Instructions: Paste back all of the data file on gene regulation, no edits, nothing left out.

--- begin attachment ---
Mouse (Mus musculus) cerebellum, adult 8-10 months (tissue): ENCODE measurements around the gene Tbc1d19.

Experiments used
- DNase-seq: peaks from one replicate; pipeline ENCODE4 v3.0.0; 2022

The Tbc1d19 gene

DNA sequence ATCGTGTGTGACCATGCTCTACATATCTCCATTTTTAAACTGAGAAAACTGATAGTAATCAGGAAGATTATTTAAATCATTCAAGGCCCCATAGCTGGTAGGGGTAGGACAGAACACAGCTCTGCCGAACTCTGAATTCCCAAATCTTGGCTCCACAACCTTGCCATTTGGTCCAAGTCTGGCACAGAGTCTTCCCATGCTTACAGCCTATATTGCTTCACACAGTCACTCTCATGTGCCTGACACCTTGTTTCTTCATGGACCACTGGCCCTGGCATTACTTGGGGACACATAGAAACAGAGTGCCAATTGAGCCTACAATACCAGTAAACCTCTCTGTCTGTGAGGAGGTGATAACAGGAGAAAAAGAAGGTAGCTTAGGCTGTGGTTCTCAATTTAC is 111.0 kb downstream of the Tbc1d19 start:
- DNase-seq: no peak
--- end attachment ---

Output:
Mouse (Mus musculus) cerebellum, adult 8-10 months (tissue): ENCODE measurements around the gene Tbc1d19.

Experiments used
- DNase-seq: peaks from one replicate; pipeline ENCODE4 v3.0.0; 2022

The Tbc1d19 gene

DNA sequence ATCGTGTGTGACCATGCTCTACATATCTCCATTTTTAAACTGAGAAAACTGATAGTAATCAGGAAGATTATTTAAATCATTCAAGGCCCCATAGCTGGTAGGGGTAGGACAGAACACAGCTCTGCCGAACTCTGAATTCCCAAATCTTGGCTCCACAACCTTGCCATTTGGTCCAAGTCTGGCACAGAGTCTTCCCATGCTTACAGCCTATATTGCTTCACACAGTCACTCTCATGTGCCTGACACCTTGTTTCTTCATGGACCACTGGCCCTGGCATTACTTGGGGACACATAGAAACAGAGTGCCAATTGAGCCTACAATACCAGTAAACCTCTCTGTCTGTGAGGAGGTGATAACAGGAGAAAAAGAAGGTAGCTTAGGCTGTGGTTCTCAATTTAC is 111.0 kb downstream of the Tbc1d19 start:
- DNase-seq: no peak